Encouraging repair and reuse is quite challenging. How do you change consumer desire for the convenience of disposable products and the enjoyment of new things? Firstly, we would have to accept ‘used’ as good enough, the norm? Would you be willing to buy a used item as a gift (antiques aside!)? Secondly, consumers need to choose repair over the convenience of throwing a product in the bin, which is both a cost and convenience issue; repairing has to be economical and easy to do! Desirability, affordability, convenience, design for repair and quality control are some of the issues that thwart more reuse.

What’s exciting though is that there are a myriad of new projects, businesses and networks out there trying to make this happen. Fixing, re-using and sharing is becoming a serious hive of community and business activity – not just a community or charitable service.

Now there is a prolific array of websites through which individuals can make money selling used goods: eBay, Facebook, Gumtree and Preloved while online shops like Cash Convertors, Cash-in-your-gadgets and CeX buy your unwanted electrical goods. Even Amazon enables people to sell their second-hand books through its website.

Projects which enable people to repair their goods are proliferating in the UK. Such as the Restart Project – ‘a London-based social enterprise that encourages and empowers people to use their electronics longer, by sharing repair and maintenance skills‘; iFixit which produces free repair manuals for everything; Fixperts which links product designers with people who need a product fixed to solve it; Superuse Studios which helps design systems to make effective use of waste flows; and Ricoh which takes back copiers and printers, dismantles, reassembles, improves and then sells again.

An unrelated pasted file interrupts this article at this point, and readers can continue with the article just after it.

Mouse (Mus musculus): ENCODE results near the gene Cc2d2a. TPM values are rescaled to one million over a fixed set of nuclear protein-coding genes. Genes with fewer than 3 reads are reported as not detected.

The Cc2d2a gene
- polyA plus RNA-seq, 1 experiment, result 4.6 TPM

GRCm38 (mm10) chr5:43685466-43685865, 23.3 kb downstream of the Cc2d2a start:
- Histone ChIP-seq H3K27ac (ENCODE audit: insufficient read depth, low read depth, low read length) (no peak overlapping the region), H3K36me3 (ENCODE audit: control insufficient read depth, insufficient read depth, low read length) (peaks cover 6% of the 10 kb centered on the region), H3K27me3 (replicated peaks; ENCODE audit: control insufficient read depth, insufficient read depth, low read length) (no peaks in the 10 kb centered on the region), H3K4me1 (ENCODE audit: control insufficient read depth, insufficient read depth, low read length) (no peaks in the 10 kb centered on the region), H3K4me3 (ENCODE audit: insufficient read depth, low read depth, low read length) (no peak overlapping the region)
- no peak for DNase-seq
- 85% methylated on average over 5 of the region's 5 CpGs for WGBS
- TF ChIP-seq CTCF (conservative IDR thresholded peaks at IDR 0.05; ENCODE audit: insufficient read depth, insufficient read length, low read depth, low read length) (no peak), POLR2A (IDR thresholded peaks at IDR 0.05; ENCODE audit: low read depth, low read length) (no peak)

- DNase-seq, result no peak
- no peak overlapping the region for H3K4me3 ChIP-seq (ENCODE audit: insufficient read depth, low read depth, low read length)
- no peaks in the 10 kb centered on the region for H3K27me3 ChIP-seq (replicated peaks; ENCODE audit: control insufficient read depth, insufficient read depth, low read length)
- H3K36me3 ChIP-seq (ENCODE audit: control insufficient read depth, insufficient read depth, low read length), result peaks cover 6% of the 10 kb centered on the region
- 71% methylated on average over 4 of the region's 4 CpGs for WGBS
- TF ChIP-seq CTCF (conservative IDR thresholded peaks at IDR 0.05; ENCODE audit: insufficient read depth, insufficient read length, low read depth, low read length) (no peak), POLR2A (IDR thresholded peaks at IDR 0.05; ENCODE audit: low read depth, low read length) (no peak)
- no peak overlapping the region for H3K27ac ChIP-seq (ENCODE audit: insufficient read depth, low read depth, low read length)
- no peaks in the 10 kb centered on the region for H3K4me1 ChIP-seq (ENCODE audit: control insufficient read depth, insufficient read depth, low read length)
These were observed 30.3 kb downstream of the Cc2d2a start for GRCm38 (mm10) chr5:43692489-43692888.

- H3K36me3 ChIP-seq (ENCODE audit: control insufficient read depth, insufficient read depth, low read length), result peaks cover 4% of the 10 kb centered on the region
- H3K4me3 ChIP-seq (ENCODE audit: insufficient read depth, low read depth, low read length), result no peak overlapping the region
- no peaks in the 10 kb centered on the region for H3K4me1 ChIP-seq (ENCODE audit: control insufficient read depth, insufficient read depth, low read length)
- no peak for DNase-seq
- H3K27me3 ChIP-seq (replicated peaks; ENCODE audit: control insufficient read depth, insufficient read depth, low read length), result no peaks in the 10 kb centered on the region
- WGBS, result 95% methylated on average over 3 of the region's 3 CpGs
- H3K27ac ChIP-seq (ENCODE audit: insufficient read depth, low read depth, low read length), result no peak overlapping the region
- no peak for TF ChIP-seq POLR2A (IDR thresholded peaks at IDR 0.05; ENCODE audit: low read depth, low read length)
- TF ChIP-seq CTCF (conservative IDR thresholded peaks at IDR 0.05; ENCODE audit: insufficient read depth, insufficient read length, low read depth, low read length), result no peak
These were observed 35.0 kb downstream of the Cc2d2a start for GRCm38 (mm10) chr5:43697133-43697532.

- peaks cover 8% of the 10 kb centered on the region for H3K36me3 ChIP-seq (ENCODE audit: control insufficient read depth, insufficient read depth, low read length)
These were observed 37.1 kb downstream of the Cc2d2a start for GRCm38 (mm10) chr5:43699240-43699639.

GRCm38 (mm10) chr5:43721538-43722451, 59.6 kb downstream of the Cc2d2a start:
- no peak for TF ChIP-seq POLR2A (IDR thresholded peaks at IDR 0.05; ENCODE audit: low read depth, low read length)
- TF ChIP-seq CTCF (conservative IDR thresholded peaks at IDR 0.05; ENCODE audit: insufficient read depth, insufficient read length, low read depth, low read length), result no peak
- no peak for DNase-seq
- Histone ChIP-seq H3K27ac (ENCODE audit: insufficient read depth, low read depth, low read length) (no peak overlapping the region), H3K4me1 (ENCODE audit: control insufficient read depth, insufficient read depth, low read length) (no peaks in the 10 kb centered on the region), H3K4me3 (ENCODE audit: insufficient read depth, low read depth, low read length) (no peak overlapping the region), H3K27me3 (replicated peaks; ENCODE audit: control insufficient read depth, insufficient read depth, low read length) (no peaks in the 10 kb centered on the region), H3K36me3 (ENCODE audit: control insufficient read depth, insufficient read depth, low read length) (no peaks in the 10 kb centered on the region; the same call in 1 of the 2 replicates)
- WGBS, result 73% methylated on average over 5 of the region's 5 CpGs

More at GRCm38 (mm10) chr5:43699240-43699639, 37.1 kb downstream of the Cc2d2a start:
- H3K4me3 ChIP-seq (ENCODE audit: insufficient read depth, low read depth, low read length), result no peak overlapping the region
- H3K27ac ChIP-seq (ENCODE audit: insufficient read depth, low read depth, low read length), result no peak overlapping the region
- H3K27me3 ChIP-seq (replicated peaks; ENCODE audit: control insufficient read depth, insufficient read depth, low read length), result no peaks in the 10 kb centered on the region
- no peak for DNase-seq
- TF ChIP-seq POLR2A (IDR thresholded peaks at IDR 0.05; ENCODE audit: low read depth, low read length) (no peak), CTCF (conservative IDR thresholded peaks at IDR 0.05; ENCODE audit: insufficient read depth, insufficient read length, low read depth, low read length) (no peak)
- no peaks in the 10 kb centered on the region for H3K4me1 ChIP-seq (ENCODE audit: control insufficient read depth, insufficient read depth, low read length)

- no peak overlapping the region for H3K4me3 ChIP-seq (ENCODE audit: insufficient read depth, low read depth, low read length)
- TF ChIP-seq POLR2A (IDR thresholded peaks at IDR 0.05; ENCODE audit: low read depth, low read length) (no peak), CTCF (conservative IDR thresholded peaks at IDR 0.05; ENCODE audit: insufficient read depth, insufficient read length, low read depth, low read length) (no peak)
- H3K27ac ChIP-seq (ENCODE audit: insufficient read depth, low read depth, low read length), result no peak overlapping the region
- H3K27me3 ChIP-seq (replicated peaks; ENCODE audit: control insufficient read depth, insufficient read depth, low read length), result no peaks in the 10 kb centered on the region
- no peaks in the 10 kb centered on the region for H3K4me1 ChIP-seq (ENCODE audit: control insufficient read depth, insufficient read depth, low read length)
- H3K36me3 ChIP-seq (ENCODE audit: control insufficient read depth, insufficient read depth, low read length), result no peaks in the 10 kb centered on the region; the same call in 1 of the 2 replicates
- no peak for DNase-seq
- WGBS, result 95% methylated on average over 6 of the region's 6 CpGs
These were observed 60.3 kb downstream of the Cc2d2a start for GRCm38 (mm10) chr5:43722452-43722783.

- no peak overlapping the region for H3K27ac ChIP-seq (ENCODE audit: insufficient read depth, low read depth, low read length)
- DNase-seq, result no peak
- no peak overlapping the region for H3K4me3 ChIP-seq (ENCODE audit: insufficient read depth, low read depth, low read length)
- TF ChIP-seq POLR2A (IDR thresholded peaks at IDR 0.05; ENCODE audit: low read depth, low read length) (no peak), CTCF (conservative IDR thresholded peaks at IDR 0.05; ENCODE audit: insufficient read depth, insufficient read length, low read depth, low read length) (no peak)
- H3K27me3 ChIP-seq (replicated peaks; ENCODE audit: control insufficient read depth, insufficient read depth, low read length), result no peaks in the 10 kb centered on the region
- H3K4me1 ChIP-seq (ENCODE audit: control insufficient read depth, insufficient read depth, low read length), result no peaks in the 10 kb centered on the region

Waste is an undervalued resource!

Other than Denmark other cities and countries are taking on the sharing ideology. In 2012, Seoul set about becoming a model for a sharing economy, calling itself the Sharing City. The city aims to expand sharing infrastructure, promote sharing enterprises, support sharing startups, utilise idle public resources more effectively, and provide more access to data and digital works.

Basically, waste can not – and should not – be treated like waste. Waste is a resource! We need more ambitious policies like the Danish waste management strategy, EU recycling/reuse targets and WEEE Directive. We need more products designed with reuse or recycling in mind. We need more organisations and businesses that enable reusing. We need consumers to consume differently.

The World Bank estimates that by 2100 the growing global urban population will be producing three times as much waste as it does today. While waste output will peak in developed countries around 2050, output in emerging and developing countries will continue to rise – with global generation of solid waste hitting 11 million tonnes a day by the end of the century. Wow!

Without changing our waste mindset these 11 million tonnes will be squandered – ending up in a landfill or as incinerator ash. It is time to ‘waste not want not’!

Obvious but convenience is an issue here, and manufacturers wouldn't be pleased! (translated from

Obvious but convenience is an issue here, and manufacturers wouldn’t be pleased! (translated from